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James Cattell (1860-1944)

Born in Harrisburg, Pennsylvania, in 1860, J. McKeen Cattell was the fourth president of the American Psychological Association (1896) and the first psychologist elected as a member of the National Academy of Sciences in 1901. He was the founder of the related areas of differential psychology and psychometrics.

Cattell was the son of the president of Lafayette College in Easton, Pennsylvania. As a young man he was educated at home, and then in the college classroom by the faculty members of that university, eventually receiving his undergraduate degree in 1880. In 1881 he traveled to Germany to pursue a degree in philosophy with Rudolph Lotze. Lotze died shortly after Cattell's arrival so he completed the year with Wilhelm Wundt in Leipzig. Cattell returned to the United States for a year at Johns Hopkins University, then continued with his work in Wundt's laboratory, receiving his Ph.D. with Wundt in 1886. Cattell then traveled to Cambridge University in England to pursue a degree in medicine (a pursuit which he shortly abandoned). While studying in England, he became acquainted with Francis Galton, the cousin of Charles Darwin. Galton was gathering anthropometric data (measurements of the human body) in an attempt to verify Darwin's evolutionary propositions. Since Cattell was known for his methods of measuring "psychological" attributes, Galton felt that such measures would be a valuable addition to his arsenal of human attributes and persuaded Cattell to develop some psychological "tests." These tests included most of the standard assessments of Wundt's lab, including reaction time and various sensory tasks. Early in his development, Cattell became fascinated with the differences between and among individuals in psychological traits, including intelligence. He devoted his life to measuring those differences. It is fair to say that Cattell founded the fields of differential psychology and psychometrics.

Cattell returned to the United States in 1889 and took a position with the University of Pennsylvania as its first professor of psychology, moving to a similar position at Columbia University in 1891. At Columbia he began a program of testing directed toward more effective placement of incoming students into curricula. He was convinced that by measuring various mental and physical attributes of these students, an analysis might be done that would reveal the nature and structure of intelligence. In 1892 he joined with other prominent philosopher/psychologists (e.g., William James, Hugo Munsterberg, and G. Stanley Hall) to found the American Psychological Association, becoming its fourth president in 1896. He continued his student-testing project at Columbia but when the results were finally analyzed, the disappointing conclusion was that none of his "mental tests" showed any relationship to measures of student success.

From a period beginning in 1900 until he left Columbia in 1917, he devoted most of his scientific efforts to the ranking of scientists, including psychologists, according to their judged "eminence" by their colleagues. While at Columbia he was a vocal James Cattell's contribution to the discipline of child development can be seen through his early appreciation of individual differences and their measurement. (Psychology Archives, University of Akron) critic of university governance and individual university administrators. Cattell was a pacifist and vigorously opposed the entry of the United States into World War I (this made him even more unpopular). As a result of accumulated tensions, he was dismissed from Columbia in 1917. Four years later he founded the Psychological Corporation, which was intended to be a nonprofit psychological consulting firm that would provide testing services to clients through the cooperative efforts of applied psychologists throughout the country. Virtually every big name in applied psychology at the time bought "shares" in the Psychological Corporation or agreed to join the external consulting staff of the corporation. The "profits" from the endeavor were to be returned to psychology in the form of research support. Cattell believed firmly that research support should be centered in scientific organizations and not in government agencies or universities. Until his death in 1944, Cattell remained active in applied psychology both in the United States and abroad.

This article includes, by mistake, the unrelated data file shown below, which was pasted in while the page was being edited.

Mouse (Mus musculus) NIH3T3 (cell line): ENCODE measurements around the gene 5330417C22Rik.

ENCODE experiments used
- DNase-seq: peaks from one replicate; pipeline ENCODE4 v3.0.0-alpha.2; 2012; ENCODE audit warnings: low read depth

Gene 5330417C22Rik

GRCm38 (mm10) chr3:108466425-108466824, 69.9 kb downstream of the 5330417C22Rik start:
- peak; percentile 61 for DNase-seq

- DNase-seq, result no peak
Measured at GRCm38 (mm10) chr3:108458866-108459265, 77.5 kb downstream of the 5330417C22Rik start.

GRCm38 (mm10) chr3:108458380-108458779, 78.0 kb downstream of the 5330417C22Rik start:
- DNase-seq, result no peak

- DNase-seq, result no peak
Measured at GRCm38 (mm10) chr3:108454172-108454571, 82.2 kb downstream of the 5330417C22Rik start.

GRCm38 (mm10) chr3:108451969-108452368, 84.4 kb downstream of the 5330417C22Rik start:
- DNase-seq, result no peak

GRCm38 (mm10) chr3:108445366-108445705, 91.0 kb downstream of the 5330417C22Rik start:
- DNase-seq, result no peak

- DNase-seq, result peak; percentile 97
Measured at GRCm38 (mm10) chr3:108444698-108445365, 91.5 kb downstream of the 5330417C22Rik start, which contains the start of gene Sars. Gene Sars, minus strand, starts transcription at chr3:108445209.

Cattell's contribution to the discipline of child development can be seen through his early appreciation of individual differences (differential psychology) and the measurement of those differences (psychometrics).



Landy, Frank. "Development of I/O Psychology." In Thomas K. Fagan and Gary R. Vanden Bos eds., Exploring Applied Psychology: Origins and Critical Analyses. Washington, DC: American Psychological Association, 1993.

Landy, Frank. "Early Influences on the Development of Industrial and Organizational Psychology." Journal of Applied Psychology 82 (1997):467-477.

Sokal, Michael M. "James McKeen Cattell and the Failure of Anthropometric Mental Testing, 1890-1901." In William R. Woodward and M. G. Ash eds., The Problematic Science: Psychology in Nineteenth Century Thought. Westport, CT: Greenwood, 1982.

Publications by Cattell

"Mental Measurement." Philosophical Review 2, no. 3 (1893):316-332.

"On Errors of Observation."American Journal of Psychology 5(1893):285-293.

"A Statistical Study of Eminent Men." Popular Science Monthly 53(1903):357.

Cattell, James McKeen, and L. Farrand. "Physical and Mental Measurements of Students at Columbia University."Psychological Review 3 (1896):618-648.

Frank J. Landy

Additional topics

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